Wednesday, 7 January 2015

‘Tales From The Vicarage: The Interviews’ by Lionel Birnie & Adam Leventhal

When I heard that the third volume in the excellent Tales From The Vicarage series was going to consist solely of interviews, I can’t pretend I wasn’t a little disappointed. I’m obviously a little biased, having contributed a mini-memoir of my Watford-supporting life to the first volume, but I’ve also enjoyed the other personal pieces in both the previous books – not to mention Olly Wicken’s highly original short stories.

What’s more, I have my reservations about the whole concept of interviews with footballers and football managers, as I explained in my review of the recent TFTV live event. A whole book of them sounded as if it might risk being a bit, well, monotonous.

Lionel Birnie and Adam Leventhal were obviously aware of this risk, and have done their best to vary the style and pace of the 11 interviews in the book. Thus, the Sean Dyche interview is divided into themed segments (‘The Man’, ‘The Player’, etc); Adam’s encounter with Paul Furlong is interspersed with vignettes of his 14-year-old self and his hero-worship of the striker; the Ray Lewington chapter is presented entirely in the manager’s own words as he tells the stories behind the major milestones of his eventful reign.

In the days when albums were the yardstick by which musicians were judged, it was said that you should always lead with your strongest song, and Lionel and Adam have heeded that advice. The Sean Dyche interview kicks off the book and it’s a riot. Having seen Dyche at both the live TFTV events, I sort of knew what to expect, but he’s still full of surprises – I’m still struggling to reconcile what I know of the man with his newly-revealed passion for high-quality footwear. Adam’s interview reveals a great deal about a likeable, witty but also deeply serious man who, if there’s any justice, will manage England one day.

The other highlights for me were interviews with players I haven’t heard much from before: Micah Hyde, who – among other things – gives his perspective on the issues facing prospective black managers (of which he is one), and David and Dean Holdsworth, identical twins who prove to be anything but in person.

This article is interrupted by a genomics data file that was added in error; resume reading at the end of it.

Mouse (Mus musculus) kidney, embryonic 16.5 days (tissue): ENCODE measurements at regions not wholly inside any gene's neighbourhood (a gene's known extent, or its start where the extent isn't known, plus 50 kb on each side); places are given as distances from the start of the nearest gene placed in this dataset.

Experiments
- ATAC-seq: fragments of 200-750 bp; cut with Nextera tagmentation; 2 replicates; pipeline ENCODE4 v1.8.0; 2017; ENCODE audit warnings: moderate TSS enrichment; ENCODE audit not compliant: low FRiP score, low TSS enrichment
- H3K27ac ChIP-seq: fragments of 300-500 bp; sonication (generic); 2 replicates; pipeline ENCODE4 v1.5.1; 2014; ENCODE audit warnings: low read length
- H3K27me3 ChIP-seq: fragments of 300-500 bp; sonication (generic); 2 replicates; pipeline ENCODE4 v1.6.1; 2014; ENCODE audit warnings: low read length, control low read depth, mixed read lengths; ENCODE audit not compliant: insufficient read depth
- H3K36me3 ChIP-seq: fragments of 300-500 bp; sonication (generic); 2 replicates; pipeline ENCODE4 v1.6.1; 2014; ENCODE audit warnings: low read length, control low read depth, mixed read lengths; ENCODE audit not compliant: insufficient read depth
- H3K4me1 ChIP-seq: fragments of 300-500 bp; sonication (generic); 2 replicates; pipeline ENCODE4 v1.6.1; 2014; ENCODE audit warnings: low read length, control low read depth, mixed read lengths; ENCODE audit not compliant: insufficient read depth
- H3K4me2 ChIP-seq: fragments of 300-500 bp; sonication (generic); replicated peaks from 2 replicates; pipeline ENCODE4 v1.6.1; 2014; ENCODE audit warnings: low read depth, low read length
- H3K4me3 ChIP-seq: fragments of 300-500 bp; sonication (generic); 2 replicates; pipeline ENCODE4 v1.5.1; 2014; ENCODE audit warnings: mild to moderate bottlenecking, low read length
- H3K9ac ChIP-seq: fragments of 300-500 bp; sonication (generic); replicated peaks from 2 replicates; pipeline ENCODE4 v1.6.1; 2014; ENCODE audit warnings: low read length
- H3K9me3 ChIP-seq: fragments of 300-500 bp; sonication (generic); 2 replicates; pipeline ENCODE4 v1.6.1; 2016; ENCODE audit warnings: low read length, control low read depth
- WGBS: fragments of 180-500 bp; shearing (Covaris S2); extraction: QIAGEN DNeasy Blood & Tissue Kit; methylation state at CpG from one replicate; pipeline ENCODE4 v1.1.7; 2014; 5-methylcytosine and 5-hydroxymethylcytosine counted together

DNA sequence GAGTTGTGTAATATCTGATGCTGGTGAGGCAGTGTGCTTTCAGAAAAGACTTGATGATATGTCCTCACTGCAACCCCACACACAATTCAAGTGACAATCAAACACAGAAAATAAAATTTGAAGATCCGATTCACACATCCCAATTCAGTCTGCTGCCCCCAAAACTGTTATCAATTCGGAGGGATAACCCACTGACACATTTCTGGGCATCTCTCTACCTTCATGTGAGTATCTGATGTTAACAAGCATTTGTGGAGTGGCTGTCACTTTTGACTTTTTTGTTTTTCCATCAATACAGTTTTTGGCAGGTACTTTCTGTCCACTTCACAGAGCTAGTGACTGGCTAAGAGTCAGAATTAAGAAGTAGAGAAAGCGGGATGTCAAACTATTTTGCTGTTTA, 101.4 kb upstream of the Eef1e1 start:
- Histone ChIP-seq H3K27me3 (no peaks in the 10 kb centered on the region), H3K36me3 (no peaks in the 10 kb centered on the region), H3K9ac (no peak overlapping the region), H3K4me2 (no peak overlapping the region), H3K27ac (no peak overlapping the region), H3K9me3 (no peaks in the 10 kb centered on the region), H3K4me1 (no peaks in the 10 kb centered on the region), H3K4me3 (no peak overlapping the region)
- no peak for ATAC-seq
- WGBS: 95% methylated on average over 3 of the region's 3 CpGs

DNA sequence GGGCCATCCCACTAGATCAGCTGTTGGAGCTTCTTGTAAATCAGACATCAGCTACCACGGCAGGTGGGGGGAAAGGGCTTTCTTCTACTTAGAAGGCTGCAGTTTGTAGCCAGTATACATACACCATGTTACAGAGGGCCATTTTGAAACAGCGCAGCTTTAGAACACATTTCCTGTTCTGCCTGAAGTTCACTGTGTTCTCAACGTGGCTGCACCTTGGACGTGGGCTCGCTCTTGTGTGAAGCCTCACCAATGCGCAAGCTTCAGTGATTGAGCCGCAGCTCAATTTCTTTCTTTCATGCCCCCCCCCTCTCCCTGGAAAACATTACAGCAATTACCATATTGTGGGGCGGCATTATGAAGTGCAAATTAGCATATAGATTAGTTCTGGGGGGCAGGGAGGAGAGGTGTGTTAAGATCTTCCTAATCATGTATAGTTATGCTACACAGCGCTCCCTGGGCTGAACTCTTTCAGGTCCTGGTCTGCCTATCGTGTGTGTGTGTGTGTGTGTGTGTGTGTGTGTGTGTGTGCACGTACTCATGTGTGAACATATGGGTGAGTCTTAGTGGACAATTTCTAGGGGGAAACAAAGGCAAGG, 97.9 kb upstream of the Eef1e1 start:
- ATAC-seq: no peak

There are no duds, though I get the impression that Ronnie Rosenthal wasn’t quite as forthcoming as some of the others. Then again, his role in Hornet history is a fairly minor one, albeit important at the time. If I have a gripe (and it’s a trivial one), it’s that too many of those featured had overlapping careers at Vicarage Road. The introduction claims that these stories span 30 years, but the Holdsworths are the only ones featured who played in the 1980s (both making their debut in 1988), and then it was another few years before Furlong and Hyde appeared.

As a journalist myself, I know as well as anyone that arranging an interview isn’t quite as straightforward as picking up the phone and saying “fancy a chat?” But if there are to be future volumes of the TFTV series – and I hope there are – then I’d like to hear from a few personalities from the 70s, or even earlier. There’s one name in particular that crops up in every interview with a player who came through the youth system in the late 70s and early 80s (and the Holdsworths tell a hilarious anecdote about him here): it’s about time we heard from Tom Walley in his own words.

Thursday, 1 January 2015

Alternate title

A bonus for New Year’s Day – 10 Smiths songs that could equally well have served as the title for that last entry:

I want the one I can’t have
I started something I couldn’t finish
What difference does it make?
Stop me if you think you’ve heard this one before
Nowhere fast
You just haven’t earned it yet, baby
These things take time
There is a light that never goes out

Please, please, please let me get what I want

Some girls are bigger than others

How soon is now?

A new year has begun, but the situation for Watford fans is pretty much the same as it has been ever since the Pozzos arrived. Essentially, we are the footballing equivalent of a lovesick teenager, desperate to win over the object of our affection – glamorous, certainly, but not completely unobtainable. In theory, at least.

Seen in this light, the play-off final against Palace was the school end-of-year dance where she arrived as our date, but left with someone else. Last season she wasn’t really interested, despite a few promising moments. And this year we’re back on the rollercoaster, hope alternating with despair.

So the Wolves game last week was that day you bump into her in the street in the rain, can’t think of anything to say, and end up looking wet and foolish. The Cardiff game a few days later was the school trip where, after a slow start, you remember how to be clever and charming and she laughs at your jokes (four times), and suddenly all is right with the world again.

(To extend this simile into the near future, the FA Cup tie against Chelsea on Sunday is the posh dance where you’ve somehow been paired with the richest and most beautiful girl in school, and which is almost certain to end in your complete humiliation.)

Like any lovelorn sixth-former, we spend our spare time agonising over the details that might make all the difference. Should we wear our snazziest shirt to the party on Saturday night, or the smart but understated one? 3-5-2 or 4-3-3? Go all out to impress her or play it cool? Vydra or Ighalo? Decisions, decisions.

Ultimately, all we can do is keep up the pursuit, hoping that the stars will align and we will achieve our heart’s desire. And, just to complicate matters, there’s a dark suspicion at the back of our minds that if we do succeed, the reality won’t live up to the anticipation – but let’s pursue that thought another day. New Year’s Day is nothing if not a time to be hopeful.